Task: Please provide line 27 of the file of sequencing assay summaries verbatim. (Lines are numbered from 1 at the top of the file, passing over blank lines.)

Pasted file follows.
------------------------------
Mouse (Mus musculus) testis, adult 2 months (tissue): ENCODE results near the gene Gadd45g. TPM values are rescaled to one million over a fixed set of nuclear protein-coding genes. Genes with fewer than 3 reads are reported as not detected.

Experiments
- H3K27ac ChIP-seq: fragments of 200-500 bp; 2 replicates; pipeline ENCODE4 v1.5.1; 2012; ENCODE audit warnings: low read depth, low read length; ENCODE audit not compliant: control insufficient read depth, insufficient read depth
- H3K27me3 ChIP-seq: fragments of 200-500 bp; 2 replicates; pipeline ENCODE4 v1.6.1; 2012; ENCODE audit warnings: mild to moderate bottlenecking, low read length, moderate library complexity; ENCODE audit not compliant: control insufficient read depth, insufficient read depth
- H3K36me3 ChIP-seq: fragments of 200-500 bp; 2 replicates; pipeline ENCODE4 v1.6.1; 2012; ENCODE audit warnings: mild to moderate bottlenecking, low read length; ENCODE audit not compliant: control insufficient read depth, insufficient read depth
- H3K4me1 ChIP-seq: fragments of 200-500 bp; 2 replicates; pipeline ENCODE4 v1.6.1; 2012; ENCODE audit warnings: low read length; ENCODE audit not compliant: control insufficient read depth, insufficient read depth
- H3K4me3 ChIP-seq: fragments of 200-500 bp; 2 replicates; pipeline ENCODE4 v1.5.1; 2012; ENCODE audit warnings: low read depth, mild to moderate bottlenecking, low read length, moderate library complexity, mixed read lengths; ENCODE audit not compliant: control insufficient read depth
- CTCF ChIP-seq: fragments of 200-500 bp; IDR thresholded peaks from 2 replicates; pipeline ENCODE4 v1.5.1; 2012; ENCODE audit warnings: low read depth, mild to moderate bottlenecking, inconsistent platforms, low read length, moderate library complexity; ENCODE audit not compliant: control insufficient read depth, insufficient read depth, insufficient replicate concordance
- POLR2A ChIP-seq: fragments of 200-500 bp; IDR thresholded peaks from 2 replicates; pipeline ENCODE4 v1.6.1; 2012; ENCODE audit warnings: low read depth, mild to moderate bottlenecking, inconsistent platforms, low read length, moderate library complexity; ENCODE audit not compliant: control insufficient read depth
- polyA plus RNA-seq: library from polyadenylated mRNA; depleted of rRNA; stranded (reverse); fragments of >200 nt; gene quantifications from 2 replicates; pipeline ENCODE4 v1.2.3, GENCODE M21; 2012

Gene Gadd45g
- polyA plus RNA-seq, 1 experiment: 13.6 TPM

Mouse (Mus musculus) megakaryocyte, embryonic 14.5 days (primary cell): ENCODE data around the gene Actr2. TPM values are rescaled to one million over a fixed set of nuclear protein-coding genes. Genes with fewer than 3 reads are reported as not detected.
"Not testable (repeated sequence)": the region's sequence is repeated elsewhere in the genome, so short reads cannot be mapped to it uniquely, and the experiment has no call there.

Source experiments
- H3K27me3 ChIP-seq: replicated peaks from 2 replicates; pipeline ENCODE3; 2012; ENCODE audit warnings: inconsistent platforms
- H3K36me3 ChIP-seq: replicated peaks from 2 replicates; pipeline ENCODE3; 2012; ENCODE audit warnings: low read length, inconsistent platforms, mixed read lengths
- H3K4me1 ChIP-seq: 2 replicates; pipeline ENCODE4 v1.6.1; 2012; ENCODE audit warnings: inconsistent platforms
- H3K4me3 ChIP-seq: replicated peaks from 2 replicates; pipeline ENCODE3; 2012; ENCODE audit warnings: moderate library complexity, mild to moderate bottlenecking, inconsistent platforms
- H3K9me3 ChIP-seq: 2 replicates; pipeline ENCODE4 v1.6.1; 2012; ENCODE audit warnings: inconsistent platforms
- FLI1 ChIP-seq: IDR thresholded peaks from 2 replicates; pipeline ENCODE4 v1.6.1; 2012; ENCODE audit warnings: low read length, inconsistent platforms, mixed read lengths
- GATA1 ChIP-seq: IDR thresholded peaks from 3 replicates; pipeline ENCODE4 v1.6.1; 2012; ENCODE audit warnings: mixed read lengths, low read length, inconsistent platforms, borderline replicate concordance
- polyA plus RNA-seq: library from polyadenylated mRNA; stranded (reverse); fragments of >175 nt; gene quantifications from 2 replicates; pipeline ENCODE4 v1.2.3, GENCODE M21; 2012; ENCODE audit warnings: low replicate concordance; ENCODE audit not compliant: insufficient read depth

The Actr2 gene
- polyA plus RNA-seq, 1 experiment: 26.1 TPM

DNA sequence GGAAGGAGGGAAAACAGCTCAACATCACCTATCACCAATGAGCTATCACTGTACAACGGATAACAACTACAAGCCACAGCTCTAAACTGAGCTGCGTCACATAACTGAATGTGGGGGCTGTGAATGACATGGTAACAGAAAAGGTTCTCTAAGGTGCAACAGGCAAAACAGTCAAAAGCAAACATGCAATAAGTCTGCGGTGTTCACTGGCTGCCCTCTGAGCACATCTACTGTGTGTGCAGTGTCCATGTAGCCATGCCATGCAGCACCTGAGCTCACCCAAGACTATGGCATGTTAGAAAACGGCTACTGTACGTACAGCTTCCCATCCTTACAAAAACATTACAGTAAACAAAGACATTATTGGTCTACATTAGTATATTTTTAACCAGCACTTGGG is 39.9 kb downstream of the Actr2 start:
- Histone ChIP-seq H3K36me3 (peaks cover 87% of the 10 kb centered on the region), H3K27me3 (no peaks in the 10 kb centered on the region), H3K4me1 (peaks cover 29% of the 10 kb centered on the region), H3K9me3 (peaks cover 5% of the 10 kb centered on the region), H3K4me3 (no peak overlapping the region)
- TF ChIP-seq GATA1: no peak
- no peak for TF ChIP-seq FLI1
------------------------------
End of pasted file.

- Histone ChIP-seq H3K36me3 (peaks cover 87% of the 10 kb centered on the region), H3K27me3 (no peaks in the 10 kb centered on the region), H3K4me1 (peaks cover 29% of the 10 kb centered on the region), H3K9me3 (peaks cover 5% of the 10 kb centered on the region), H3K4me3 (no peak overlapping the region)